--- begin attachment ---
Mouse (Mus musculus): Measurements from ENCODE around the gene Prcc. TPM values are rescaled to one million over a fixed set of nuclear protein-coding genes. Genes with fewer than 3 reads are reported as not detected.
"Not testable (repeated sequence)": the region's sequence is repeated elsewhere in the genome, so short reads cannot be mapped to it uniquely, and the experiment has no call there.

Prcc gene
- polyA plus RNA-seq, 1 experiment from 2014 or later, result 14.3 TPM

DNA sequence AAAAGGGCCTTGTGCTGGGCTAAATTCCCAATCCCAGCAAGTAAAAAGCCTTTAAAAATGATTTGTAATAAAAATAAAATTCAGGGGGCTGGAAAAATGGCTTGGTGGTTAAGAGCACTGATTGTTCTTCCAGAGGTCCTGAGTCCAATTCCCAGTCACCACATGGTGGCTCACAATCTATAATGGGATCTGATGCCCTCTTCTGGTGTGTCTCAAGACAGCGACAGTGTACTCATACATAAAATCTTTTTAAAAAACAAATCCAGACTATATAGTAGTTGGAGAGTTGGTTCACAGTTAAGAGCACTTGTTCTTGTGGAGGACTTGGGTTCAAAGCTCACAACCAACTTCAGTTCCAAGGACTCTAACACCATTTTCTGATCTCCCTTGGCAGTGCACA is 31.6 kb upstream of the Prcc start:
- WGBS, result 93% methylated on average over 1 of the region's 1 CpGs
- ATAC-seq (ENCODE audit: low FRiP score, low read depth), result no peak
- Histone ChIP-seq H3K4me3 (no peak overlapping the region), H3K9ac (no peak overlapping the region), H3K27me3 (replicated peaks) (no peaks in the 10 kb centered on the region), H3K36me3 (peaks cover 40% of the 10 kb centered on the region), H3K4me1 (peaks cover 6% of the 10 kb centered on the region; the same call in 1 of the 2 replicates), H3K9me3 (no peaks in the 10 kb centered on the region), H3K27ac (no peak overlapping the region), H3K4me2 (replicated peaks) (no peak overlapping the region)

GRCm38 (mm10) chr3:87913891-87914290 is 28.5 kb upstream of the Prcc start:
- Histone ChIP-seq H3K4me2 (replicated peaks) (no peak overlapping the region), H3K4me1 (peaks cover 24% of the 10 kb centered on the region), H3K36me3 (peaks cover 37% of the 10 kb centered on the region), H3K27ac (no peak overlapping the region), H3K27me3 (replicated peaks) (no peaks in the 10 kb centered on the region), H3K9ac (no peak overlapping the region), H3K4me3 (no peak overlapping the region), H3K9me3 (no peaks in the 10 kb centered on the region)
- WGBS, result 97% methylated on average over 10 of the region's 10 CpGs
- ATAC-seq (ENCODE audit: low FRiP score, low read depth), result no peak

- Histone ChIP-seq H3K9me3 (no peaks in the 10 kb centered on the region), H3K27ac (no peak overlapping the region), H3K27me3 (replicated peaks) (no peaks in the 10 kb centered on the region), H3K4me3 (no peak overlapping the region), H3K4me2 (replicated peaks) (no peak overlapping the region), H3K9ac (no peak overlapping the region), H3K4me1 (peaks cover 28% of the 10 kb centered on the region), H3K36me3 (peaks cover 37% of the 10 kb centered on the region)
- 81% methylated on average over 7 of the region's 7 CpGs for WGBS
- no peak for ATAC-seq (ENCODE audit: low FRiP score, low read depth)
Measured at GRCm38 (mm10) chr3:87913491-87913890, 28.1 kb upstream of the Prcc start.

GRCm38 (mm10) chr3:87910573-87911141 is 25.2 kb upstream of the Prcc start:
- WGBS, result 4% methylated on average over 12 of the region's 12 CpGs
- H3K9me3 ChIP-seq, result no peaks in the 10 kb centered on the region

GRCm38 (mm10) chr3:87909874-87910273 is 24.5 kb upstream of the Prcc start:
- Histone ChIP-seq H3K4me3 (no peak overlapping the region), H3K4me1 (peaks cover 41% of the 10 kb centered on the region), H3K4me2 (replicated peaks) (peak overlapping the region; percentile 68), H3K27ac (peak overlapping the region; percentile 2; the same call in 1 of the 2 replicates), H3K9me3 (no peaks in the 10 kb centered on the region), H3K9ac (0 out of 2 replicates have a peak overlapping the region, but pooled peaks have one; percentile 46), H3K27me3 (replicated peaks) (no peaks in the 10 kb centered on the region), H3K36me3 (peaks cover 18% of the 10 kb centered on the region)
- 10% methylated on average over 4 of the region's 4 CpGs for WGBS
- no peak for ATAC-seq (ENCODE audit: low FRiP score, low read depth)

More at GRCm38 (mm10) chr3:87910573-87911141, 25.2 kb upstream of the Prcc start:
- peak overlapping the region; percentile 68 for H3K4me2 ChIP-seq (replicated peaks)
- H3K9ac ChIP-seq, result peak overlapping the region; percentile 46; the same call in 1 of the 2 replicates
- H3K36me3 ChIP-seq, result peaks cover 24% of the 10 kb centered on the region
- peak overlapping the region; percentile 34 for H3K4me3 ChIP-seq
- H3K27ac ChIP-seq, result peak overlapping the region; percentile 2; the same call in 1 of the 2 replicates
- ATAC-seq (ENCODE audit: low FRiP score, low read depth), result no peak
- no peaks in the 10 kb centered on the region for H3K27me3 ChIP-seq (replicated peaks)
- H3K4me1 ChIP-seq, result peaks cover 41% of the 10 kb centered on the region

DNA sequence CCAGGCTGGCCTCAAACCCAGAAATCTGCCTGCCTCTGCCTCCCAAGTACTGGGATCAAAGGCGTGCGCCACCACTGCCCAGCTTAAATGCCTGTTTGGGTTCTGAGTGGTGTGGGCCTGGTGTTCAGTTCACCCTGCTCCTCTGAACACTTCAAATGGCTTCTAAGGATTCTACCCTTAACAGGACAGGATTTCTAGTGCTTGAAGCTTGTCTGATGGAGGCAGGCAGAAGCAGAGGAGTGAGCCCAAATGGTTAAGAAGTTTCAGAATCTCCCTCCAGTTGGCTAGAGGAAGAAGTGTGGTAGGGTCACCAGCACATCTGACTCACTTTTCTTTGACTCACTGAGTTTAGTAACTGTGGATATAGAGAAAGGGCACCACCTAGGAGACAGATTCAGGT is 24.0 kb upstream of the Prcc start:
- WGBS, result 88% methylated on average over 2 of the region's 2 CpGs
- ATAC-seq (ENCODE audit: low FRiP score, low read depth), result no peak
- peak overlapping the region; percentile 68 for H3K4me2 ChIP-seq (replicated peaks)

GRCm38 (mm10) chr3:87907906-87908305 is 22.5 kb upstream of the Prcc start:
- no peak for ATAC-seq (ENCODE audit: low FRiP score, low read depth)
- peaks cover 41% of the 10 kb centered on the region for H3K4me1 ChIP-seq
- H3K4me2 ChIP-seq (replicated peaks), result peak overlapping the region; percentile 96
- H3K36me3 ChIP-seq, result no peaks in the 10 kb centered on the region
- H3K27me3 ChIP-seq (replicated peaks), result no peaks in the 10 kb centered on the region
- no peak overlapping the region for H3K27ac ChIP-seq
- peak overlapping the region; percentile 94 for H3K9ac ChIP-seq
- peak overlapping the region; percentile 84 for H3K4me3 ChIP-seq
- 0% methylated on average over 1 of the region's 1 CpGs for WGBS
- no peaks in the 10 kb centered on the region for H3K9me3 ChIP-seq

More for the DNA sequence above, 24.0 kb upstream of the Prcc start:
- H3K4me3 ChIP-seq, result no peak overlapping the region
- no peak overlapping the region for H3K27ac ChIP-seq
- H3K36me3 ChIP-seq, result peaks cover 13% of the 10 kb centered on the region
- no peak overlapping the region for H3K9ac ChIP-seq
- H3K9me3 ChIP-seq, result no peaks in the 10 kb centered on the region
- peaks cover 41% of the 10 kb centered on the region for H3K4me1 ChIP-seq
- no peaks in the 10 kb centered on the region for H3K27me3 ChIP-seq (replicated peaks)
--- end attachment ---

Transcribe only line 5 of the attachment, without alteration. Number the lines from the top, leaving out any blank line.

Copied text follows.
DNA sequence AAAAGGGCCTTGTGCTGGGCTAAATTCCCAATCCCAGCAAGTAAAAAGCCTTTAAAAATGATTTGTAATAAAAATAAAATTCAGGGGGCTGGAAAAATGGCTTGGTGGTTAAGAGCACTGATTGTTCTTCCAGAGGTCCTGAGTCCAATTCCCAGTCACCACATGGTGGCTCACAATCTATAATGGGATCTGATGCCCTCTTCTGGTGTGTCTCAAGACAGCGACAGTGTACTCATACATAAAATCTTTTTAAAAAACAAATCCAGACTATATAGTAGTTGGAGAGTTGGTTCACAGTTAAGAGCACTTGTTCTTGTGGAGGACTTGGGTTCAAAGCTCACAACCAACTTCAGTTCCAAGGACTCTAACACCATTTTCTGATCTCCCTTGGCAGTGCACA is 31.6 kb upstream of the Prcc start: